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Inner peace water Lily flower

A Latina entrepreneur coaches others in the path of self discovery

Fortuna Alcocer profile

Fortuna Alcocer, School Of Prosperity Shri Sama LLC

Fortuna Alcocer is an International Coach and Master Business Coach with NLP (Coach Internacional y Master Coach de Negocios con PN). She is the Owner & Director of School Of Prosperity Shri Sama LLC and the Owner and Director of Escuela de Empresarios Multinivel Exitosos. She was awarded the 2015 LatinasInBusiness.us Best Business Award.

 

I’m Tula Alcocer, Fortuna, for you, an expert at coaching individuals bloom their Inner Self.

A happy Peruvian woman, a mom of two kids, a linguist, a personal and a Master business neuro-coach, a mentor and a professional speaker that loves to inspire, listen, guide, educate and empower entrepreneurs to manage personal inner issues that prevent them to achieve their expectations in life and business.

I’m the owner of School Of Prosperity Shri Sama LLC, with a mission to provide proper knowledge and right guidance to entrepreneurs and small/medium-sized business owners who want to increase their productivity and leadership.

I am an entrepreneur since I was 14 years old. I started my entrepreneurial journey in the United States after the birth of my second child for three reasons:

  1. To accomplish my purpose in life. Entrepreneurship gives me the opportunity to use my talents, gifts and abilities to serve humanity.
  2. To enjoy freedom. For me, freedom is one of the most important values that every human being must enjoy. Entrepreneurship gives us the opportunity to accomplish it.
  3. For the satisfaction of being a mom raising her kids personally. Spending quality time with my kids, taking care of them is very rewarding and enjoyable. I accomplish this goal through entrepreneurship.

I realized that most entrepreneurs in the Hispanic community looking for prosperity end up with a life full of stress, frustration and dissatisfaction. They follow the wrong formula due to lack of proper knowledge and guidance. In fact, I was one of them. Even though I was successful in my network marketing business, my personal life was a real mess. After I received the proper education and mentoring, my life and business changed forever.

Fortuna Alcocer winner 2015 LatinasInBusiness.us Best Business Award 2015

Fortuna Alcocer winner 2015 LatinasInBusiness.us Best Business Award 2015

 

In 2009 I created the ACFA program for network marketing entrepreneurs. After a while, I realized that most of the personal, business and marketing strategies that I was sharing with them could be applied to entrepreneurs from other industries. So, in December of 2010 I decided to expand my services to local business small/medium-sized business owners in New Jersey with the vision that all entrepreneurs receive proper knowledge and guidance delivered in their Spanish native language so they increase their productivity and leadership.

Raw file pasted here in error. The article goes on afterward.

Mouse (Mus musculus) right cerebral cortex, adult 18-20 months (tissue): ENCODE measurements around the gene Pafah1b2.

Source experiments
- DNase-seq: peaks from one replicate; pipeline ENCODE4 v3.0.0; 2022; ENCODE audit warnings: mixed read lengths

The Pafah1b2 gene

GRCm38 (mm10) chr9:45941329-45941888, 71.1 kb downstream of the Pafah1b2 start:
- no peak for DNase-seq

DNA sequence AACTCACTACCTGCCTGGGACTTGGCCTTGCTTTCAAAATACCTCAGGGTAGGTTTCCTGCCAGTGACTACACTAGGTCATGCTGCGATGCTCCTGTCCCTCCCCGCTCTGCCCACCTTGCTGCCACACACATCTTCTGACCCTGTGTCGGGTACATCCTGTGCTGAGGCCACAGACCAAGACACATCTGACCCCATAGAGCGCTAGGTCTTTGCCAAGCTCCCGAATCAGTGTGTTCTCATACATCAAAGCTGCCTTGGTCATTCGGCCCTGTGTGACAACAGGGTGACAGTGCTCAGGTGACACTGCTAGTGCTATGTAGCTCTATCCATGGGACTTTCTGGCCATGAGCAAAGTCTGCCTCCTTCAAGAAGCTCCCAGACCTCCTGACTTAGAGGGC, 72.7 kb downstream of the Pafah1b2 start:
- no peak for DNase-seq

In the first days of 2011, my life suddenly turned upside down leaving me in a homeless situation with no money and the only parent to support my two kids. It was a tough time. However, it was a blessing because it led me to self-realization.

I remember everybody saying that I was crazy thinking about starting a business in New Jersey in such adverse circumstances. Most people told me to look for a job. I thought to myself, however, “It is time to create my own company.” That’s what I did and I am so happy. I love what I do. How can’t I be successful?

Inner peace School of ProsperityMy first obstacle was the lack of knowledge and guidance. I didn’t know how to start my business and I didn’t know who could help me. I overcame this situation by taking entrepreneurial classes.

Then, I had no money for marketing purposes so I decided to create an online marketing strategy for my business, cut off unnecessary personal and business expenses and focus on what was really productive.

I also had to confront the lack of family support so I learned to balance my personal and entrepreneurial life by prioritizing tasks, managing my time and delegating. I created a very supportive community at home. I didn’t want to be a Super Woman, just a happy mom and a happy person.

Having a positive attitude, thinking big, keeping focused, going small, being faithful, organized and persistent are the strengths that helped me to move forward with my business.

I consider myself a person with a very positive attitude. I start my days with gratitude. I have faith that things will happen. I have a clear vision of what I want and where I’m going, and I never give up. I achieve my goals step by step with patience and enthusiasm. I organize my time with a weekly schedule for my business, my kids and myself.

School of prosperity banner

To those starting their own business, I recommend to:

Go ahead! Stop thinking. The only right time to start something is Now!